Japan Air Self Defence Force - Modernization
Combat aircraft are the main equipment of the ASDF. About 430 combat aircraft were to be possessed under the 1976 National Defense Program Outline, but following the changes in the structure of the ASDF under the 1995 National Defense Program Outline, the number of combat aircraft was reduced to about 400. The number of interceptors will be reduced to about 300 from about 350.
The Defense Agency had been seeking to introduce in-flight refueling aircraft. In December 1999, the Security Council of Japan (SCJ) recommended that Japan introduce air tankers without delay in the next defense plan. The agency therefore worked out details about when and how many to introduce.
The JASDF is managing its the recapitalization and modernization of its own forces through programs such as the P-1 fixed wing patrol aircraft, SH-60K helicopter, F-15J and F-2 aircraft and weapons upgrades; and improved early-warning radar for the E-767.
JASDF forces have replaced its aging F-4J squadrons on Okinawa with F-15J fighter aircraft, giving the JASDF a more capable weapons platform in the region as well as introducing greater mutual cooperation and interoperability between US Air Force and JASF F-15 squadrons now co-located on the island.
Efforts in 2013 to improve warning and surveillance, and air defense capability in the airspace that encompasses the Southwestern Islands were not confined to the strengthening of equipment-related aspects, in the form of the acquisition of two next-generation fighter aircraft (F-35A), which have superior stealth capacity, the modernization and refurbishment of six F-15 fighter aircraft, and the improvement of the radar processing capability of airborne warning and control aircraft (E-767). These endeavors also include efforts to reinforce operational aspects, such as securing additional funding of approximately 13.5 billion yen to cover the running costs of the airborne warning and control aircraft (E-767) and the airborne early warning aircraft (E-2C).
On 23 November 2014 Japan's defense ministry chose the US-made Global Hawk as the country's first large scale reconnaissance drones. The plan was for 3 of the unmanned aircraft to be deployed to better monitor the military activities of neighboring countries. The defense ministry plans to start using the drones in fiscal 2019. They are considering deploying them in northeastern Japan at the Air Self-Defense Force Misawa Air Base in Aomori Prefecture. The ministry also decided to buy 4 US-made E-2D early warning aircraft. The plane's radar can monitor a wider range than the 17 early warning aircraft currently in use.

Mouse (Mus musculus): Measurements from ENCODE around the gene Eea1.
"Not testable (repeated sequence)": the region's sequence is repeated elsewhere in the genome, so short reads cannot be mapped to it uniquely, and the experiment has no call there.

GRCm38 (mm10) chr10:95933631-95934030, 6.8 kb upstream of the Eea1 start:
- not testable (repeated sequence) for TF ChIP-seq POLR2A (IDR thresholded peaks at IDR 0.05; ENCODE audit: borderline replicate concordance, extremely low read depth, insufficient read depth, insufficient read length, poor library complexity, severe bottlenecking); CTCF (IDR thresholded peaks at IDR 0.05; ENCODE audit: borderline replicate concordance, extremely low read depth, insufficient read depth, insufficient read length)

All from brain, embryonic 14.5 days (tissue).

The US State Department has approved a $1.7 billion sale of four E-2D Advanced Hawkeye early warning aircraft and associated parts to Japan, the US Defense Security Cooperation Agency (DSCA) said in a statement on 01 June 2015. “The proposed sale of E-2D AHE aircraft will improve Japan’s ability to effectively provide homeland defense utilizing an Airborne Early Warning and Control (AEW&C) capability,” DSCA stated.
The statement explained the new aircraft will augment Japan’s existing E-2C Hawkeye fleet. The new aircraft will serve to provide Japan early warning and control situational awareness of air and naval activity in the Pacific.
The advanced Hawkeye is the newest version in the E-2 fleet designed to provide early warning surveillance of aircraft, surface and cruise missile threats to command centers and to warfighters. The US Navy refers to the E-2D Advanced Hawkeye as the "digital quarterback" of the battlefield as it provides 360 degree radar, friend or foe identification as well as mechanical and electronic scanning capabilities. It also provides integrated communication networks with warfighters and command centers.
The government’s official aircraft for VIPs were decommissioned at the end of March 2019 after carrying prime ministers and Imperial family members for a quarter of a century. The aircraft, a special Boeing 747-400, went into use in 1993 along with a reserve plane. The jets had also been used for international assistance and humanitarian support activities, traveling to 100 countries and regions. Due to the 747’s advanced age, maintenance can no longer be carried out domestically. The aircraft were replaced by a special Boeing 777-300ER in April. The Air Self-Defense Force’s Special Airlift Group, based in Chitose, Hokkaido, manages and operates the aircraft.
The 777 civil aircraft is jointly developed under the international cooperation of Japan and the United States, in which Japan assumes approximately 20% of the work. MHI Group manufactures the aft fuselage panel, tail fuselage, and entry doors. The Boeing 777 marked its first flight in 1994. The outer diameter of the fuselage of Boeing 777 is 6.2m, the widest next to the 747.
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